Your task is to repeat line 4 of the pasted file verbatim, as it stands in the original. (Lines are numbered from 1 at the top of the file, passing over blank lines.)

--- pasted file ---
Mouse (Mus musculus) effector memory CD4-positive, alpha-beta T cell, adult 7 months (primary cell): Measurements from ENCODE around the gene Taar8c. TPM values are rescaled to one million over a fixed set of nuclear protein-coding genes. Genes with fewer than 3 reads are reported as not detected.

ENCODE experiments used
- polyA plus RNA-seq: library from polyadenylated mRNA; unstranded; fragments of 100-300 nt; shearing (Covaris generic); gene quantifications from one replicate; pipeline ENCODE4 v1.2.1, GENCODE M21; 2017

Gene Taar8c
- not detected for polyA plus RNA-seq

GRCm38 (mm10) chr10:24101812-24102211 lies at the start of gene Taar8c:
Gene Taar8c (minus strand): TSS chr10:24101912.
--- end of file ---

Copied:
Gene Taar8c